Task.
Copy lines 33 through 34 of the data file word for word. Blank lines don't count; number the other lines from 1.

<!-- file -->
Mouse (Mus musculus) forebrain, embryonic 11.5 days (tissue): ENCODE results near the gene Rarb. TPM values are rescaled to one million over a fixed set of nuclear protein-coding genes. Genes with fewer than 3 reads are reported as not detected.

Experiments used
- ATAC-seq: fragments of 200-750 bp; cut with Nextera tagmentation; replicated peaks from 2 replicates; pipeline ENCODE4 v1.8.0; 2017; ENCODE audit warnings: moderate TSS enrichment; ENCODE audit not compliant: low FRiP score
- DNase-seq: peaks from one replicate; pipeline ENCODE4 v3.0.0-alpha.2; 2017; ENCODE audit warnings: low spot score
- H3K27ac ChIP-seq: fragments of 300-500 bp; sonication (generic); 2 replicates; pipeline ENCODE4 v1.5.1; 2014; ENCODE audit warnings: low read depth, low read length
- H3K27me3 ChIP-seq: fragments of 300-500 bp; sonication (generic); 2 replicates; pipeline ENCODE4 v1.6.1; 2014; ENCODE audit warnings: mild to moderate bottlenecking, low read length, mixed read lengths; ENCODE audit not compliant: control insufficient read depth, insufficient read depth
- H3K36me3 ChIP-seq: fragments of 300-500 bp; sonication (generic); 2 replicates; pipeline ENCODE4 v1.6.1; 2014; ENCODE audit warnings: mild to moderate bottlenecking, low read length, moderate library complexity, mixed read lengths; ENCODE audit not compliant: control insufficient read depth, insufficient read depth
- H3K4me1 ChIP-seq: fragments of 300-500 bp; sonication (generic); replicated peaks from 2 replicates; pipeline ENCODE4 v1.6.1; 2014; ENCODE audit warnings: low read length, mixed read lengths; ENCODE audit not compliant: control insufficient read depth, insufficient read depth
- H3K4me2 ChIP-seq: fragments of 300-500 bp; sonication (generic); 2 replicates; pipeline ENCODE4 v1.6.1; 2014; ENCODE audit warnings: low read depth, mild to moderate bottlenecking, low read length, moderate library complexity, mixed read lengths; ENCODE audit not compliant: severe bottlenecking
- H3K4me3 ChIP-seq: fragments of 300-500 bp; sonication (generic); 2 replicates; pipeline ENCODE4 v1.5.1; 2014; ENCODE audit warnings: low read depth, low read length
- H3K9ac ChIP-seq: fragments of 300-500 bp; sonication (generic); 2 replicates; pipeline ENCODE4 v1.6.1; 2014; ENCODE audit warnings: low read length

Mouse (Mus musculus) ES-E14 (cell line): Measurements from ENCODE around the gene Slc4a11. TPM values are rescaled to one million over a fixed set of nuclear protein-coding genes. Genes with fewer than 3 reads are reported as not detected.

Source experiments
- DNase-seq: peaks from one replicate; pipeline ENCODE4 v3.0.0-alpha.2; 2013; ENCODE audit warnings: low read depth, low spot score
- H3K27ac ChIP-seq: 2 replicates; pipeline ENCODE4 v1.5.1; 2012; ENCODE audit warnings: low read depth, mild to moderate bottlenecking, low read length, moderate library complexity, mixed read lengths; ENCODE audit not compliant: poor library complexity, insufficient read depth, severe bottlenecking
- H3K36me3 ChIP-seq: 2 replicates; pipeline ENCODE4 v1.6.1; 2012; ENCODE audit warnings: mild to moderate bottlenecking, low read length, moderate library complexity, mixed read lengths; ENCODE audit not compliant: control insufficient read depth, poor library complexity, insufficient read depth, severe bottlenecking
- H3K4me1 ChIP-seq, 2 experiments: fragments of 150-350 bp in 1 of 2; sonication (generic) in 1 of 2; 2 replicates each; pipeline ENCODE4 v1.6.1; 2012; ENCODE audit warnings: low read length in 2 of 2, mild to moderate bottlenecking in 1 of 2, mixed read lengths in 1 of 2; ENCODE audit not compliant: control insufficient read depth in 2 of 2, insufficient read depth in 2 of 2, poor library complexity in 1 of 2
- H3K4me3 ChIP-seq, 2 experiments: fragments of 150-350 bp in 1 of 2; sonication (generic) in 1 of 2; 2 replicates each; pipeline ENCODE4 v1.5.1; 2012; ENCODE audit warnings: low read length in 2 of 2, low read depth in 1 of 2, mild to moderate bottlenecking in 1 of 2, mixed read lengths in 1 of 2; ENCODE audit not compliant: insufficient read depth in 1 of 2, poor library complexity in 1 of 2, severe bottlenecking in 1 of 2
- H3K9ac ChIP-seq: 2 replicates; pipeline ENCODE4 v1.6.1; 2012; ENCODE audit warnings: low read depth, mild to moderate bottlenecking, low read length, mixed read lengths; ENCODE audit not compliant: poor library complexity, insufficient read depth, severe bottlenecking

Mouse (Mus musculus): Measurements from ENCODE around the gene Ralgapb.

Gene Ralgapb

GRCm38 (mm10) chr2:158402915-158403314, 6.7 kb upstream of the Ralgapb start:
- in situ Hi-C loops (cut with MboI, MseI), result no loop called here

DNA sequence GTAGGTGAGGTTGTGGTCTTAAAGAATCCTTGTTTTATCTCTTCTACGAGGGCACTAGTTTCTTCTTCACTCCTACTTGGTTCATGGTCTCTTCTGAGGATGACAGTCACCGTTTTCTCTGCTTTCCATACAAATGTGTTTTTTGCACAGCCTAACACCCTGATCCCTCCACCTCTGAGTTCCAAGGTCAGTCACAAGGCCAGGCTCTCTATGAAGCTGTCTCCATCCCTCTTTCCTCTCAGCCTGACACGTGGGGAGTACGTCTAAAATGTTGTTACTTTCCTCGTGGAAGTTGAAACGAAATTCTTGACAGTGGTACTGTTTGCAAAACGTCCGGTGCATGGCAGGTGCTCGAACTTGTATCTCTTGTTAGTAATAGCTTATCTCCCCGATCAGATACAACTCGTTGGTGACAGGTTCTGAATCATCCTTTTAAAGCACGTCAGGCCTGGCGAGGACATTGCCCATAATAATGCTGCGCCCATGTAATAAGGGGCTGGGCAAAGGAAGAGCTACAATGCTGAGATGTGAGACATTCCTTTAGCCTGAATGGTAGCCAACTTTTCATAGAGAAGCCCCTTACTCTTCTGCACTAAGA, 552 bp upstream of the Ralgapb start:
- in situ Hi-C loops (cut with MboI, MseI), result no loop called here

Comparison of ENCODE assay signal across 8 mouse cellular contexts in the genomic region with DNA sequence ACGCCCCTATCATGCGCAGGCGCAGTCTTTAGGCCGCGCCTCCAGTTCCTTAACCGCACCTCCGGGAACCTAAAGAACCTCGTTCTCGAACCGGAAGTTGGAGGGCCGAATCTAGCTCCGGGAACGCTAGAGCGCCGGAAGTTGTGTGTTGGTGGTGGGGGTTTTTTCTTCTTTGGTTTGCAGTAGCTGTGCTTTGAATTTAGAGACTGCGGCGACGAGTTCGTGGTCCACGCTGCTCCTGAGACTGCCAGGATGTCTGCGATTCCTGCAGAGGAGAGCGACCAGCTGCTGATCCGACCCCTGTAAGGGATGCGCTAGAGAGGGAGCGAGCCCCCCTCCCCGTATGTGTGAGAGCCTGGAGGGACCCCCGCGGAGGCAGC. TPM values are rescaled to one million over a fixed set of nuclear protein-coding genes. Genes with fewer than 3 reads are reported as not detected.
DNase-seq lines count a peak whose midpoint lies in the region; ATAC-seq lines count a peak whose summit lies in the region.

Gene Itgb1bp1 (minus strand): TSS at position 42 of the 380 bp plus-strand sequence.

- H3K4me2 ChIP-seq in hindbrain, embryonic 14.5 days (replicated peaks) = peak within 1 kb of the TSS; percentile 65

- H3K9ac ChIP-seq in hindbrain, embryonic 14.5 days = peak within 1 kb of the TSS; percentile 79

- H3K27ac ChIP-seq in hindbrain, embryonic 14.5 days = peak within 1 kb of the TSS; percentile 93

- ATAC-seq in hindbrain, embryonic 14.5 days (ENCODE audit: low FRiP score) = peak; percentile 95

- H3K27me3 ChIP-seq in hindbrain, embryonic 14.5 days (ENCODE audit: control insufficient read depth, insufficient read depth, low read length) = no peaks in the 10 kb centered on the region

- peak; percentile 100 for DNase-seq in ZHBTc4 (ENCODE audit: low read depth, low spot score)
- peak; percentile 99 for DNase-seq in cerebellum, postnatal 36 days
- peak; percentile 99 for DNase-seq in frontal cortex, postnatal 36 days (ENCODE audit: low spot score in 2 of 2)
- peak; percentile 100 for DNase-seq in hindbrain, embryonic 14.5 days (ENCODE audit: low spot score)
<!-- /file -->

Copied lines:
- H3K27me3 ChIP-seq in hindbrain, embryonic 14.5 days (ENCODE audit: control insufficient read depth, insufficient read depth, low read length) = no peaks in the 10 kb centered on the region

- peak; percentile 100 for DNase-seq in ZHBTc4 (ENCODE audit: low read depth, low spot score)